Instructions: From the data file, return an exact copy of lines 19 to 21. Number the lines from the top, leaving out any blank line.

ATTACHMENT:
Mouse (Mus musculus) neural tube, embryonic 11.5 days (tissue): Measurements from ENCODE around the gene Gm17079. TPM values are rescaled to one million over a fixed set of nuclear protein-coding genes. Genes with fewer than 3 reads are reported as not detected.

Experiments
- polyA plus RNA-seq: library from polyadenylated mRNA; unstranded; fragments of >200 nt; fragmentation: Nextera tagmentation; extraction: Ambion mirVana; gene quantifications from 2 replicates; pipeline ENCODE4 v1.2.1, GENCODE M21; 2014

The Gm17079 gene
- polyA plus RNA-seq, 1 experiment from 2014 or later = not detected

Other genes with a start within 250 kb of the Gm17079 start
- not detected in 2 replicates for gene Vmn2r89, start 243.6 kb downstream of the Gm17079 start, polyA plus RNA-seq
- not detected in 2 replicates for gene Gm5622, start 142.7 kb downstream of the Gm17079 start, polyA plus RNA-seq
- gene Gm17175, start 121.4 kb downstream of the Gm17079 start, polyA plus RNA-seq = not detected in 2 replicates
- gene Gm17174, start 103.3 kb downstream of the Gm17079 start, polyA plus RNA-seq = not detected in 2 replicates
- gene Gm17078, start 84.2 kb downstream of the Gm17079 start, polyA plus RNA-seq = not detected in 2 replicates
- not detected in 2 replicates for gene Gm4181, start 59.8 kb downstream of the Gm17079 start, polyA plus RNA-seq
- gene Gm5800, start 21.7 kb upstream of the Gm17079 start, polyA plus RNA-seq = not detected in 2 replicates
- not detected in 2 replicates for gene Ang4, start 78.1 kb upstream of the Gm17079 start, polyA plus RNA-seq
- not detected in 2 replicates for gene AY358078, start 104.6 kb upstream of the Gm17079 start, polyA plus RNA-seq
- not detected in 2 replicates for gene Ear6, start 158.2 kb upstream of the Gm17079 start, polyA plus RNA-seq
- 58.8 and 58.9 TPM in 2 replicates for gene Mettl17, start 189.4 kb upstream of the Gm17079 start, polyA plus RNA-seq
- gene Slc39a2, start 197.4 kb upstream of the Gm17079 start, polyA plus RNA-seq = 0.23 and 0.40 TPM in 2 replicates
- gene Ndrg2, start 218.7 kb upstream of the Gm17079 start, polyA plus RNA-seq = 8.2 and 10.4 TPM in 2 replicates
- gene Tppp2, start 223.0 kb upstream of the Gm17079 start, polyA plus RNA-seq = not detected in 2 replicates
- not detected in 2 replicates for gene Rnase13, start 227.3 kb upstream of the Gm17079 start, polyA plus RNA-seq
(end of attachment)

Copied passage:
- gene Ndrg2, start 218.7 kb upstream of the Gm17079 start, polyA plus RNA-seq = 8.2 and 10.4 TPM in 2 replicates
- gene Tppp2, start 223.0 kb upstream of the Gm17079 start, polyA plus RNA-seq = not detected in 2 replicates
- not detected in 2 replicates for gene Rnase13, start 227.3 kb upstream of the Gm17079 start, polyA plus RNA-seq